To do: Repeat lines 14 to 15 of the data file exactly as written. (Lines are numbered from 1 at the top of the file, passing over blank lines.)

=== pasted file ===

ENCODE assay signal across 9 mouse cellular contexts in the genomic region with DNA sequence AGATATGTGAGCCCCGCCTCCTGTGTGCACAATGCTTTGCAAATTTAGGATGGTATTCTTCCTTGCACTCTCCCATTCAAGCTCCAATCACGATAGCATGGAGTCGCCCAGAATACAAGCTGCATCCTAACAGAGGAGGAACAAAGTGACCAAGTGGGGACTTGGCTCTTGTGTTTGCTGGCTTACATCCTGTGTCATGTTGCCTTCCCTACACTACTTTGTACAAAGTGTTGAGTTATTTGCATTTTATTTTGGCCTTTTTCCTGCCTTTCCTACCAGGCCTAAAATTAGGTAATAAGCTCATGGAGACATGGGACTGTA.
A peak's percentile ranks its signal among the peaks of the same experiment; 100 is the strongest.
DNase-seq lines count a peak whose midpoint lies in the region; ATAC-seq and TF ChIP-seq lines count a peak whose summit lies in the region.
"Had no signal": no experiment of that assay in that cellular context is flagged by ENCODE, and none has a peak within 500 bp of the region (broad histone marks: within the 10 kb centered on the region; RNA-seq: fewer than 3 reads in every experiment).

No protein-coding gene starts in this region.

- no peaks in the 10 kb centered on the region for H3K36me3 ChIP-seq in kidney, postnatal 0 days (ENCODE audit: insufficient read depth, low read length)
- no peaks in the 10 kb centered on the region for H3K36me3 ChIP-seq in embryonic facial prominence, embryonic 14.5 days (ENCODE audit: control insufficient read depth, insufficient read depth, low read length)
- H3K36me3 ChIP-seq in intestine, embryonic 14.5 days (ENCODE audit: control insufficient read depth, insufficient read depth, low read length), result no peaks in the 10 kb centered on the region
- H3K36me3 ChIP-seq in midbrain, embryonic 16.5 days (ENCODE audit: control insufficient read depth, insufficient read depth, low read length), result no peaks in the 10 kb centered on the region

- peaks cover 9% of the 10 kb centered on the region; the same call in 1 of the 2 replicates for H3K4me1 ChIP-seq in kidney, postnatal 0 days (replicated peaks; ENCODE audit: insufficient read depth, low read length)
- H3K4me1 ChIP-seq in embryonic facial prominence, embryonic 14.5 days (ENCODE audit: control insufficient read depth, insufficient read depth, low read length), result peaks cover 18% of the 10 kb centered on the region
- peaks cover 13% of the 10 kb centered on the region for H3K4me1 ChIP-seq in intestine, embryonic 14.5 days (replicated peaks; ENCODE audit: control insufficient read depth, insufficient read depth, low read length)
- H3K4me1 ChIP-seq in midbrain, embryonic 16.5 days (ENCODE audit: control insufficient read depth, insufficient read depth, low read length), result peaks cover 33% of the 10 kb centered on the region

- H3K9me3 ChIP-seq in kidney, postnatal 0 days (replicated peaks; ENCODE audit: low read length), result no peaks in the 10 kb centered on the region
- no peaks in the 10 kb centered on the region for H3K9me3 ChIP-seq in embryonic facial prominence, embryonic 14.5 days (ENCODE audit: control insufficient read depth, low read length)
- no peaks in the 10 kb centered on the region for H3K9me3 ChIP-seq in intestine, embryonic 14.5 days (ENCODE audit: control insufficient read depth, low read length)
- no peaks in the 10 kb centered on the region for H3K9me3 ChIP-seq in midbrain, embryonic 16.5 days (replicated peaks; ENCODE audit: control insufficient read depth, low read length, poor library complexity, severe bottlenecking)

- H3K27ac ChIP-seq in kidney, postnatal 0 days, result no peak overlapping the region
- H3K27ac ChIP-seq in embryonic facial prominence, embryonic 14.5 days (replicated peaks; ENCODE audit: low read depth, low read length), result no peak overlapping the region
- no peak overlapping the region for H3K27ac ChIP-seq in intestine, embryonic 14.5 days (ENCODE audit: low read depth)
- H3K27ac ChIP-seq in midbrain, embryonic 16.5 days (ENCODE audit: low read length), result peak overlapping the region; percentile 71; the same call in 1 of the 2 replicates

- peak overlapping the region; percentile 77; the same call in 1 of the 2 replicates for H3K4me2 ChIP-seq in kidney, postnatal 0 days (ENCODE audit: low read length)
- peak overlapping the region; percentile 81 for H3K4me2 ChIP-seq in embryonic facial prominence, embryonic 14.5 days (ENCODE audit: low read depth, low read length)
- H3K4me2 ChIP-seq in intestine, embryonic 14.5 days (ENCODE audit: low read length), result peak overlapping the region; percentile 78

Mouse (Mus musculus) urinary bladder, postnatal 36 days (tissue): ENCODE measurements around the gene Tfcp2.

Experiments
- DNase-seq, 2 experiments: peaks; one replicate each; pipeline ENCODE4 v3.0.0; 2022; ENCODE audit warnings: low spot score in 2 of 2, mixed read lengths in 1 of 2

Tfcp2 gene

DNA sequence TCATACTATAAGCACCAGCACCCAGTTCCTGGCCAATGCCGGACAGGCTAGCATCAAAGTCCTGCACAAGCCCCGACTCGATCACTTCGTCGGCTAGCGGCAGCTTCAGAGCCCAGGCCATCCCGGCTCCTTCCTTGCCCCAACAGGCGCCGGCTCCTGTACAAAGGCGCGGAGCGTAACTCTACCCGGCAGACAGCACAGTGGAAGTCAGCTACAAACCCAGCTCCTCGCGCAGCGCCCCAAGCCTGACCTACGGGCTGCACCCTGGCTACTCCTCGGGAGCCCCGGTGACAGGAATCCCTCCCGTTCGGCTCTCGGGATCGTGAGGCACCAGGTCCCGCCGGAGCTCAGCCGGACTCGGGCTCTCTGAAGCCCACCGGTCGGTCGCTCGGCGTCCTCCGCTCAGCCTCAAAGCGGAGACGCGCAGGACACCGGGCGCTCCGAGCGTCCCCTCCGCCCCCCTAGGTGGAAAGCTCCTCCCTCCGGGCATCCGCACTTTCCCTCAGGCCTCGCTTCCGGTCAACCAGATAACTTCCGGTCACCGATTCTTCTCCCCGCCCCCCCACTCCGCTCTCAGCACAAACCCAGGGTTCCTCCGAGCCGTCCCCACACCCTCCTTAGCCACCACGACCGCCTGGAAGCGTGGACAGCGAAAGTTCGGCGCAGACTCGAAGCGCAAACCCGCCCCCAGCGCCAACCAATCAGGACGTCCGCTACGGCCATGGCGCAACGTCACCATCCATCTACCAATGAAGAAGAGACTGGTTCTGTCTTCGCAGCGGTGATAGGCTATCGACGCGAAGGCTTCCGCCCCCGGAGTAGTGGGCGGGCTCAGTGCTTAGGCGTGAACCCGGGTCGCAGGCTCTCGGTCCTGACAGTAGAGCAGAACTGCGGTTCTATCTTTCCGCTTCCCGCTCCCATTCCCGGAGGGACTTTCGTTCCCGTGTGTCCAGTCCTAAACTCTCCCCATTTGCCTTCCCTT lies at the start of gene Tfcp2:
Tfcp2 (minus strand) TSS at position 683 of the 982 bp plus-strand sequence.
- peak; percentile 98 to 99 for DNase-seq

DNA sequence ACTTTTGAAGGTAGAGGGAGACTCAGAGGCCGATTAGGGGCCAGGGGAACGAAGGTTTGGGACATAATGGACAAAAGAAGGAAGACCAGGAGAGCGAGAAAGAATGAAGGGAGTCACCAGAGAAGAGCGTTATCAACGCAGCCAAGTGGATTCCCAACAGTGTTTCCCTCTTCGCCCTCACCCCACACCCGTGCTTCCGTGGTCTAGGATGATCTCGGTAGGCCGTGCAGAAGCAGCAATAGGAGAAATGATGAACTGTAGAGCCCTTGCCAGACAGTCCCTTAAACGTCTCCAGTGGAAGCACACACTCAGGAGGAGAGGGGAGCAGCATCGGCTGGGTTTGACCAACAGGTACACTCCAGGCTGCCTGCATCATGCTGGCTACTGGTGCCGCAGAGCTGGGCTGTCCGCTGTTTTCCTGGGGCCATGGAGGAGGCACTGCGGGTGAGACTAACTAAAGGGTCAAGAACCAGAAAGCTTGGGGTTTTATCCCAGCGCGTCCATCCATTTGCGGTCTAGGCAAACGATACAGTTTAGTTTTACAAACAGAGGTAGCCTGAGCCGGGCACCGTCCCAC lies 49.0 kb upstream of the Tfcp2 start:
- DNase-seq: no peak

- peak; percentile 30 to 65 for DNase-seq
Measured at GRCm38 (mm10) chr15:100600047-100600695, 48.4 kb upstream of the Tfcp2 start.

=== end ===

- H3K9me3 ChIP-seq in kidney, postnatal 0 days (replicated peaks; ENCODE audit: low read length), result no peaks in the 10 kb centered on the region
- no peaks in the 10 kb centered on the region for H3K9me3 ChIP-seq in embryonic facial prominence, embryonic 14.5 days (ENCODE audit: control insufficient read depth, low read length)